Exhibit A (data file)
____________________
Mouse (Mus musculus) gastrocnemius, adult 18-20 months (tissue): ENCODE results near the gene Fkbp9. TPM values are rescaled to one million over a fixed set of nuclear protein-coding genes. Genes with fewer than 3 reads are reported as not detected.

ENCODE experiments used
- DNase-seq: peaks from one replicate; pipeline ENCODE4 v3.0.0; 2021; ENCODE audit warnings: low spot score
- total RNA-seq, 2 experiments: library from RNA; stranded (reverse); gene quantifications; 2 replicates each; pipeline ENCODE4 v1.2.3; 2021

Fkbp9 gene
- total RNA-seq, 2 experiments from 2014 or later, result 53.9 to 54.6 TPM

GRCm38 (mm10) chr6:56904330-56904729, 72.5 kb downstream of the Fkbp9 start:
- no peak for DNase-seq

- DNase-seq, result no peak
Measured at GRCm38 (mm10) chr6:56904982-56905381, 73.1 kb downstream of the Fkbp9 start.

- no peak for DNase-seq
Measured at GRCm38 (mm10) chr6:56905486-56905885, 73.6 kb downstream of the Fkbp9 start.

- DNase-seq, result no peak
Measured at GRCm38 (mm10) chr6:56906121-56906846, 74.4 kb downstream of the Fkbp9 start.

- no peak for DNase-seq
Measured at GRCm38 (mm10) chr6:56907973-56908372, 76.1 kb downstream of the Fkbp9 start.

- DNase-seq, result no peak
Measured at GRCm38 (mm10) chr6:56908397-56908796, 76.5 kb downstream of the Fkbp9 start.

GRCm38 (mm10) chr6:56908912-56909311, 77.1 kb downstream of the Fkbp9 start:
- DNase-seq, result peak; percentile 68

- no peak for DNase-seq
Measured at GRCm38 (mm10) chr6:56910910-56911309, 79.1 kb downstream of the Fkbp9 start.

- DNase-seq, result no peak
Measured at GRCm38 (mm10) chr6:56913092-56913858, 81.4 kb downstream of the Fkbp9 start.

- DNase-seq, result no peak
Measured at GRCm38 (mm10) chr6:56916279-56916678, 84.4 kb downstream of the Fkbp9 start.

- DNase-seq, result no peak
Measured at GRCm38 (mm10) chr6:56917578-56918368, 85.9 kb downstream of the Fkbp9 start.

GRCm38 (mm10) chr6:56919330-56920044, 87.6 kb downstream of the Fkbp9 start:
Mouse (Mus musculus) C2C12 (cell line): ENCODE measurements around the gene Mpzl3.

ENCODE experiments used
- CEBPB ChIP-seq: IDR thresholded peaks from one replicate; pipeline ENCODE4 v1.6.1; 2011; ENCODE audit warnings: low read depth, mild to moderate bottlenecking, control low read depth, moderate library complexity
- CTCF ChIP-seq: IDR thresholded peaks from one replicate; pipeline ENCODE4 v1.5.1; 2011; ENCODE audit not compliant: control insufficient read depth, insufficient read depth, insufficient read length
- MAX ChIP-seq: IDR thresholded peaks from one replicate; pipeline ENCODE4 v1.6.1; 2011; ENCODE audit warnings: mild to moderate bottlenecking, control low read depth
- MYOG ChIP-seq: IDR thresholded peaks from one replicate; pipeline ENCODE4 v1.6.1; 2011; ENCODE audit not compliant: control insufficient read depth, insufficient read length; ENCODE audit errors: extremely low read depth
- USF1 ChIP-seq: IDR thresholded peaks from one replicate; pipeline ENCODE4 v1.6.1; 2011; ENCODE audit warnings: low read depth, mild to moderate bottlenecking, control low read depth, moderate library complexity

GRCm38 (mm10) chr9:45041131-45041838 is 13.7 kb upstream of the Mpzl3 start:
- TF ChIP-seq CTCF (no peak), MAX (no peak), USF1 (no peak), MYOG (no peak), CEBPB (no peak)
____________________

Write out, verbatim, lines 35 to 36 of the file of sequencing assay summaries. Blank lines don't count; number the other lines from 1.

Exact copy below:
- MYOG ChIP-seq: IDR thresholded peaks from one replicate; pipeline ENCODE4 v1.6.1; 2011; ENCODE audit not compliant: control insufficient read depth, insufficient read length; ENCODE audit errors: extremely low read depth
- USF1 ChIP-seq: IDR thresholded peaks from one replicate; pipeline ENCODE4 v1.6.1; 2011; ENCODE audit warnings: low read depth, mild to moderate bottlenecking, control low read depth, moderate library complexity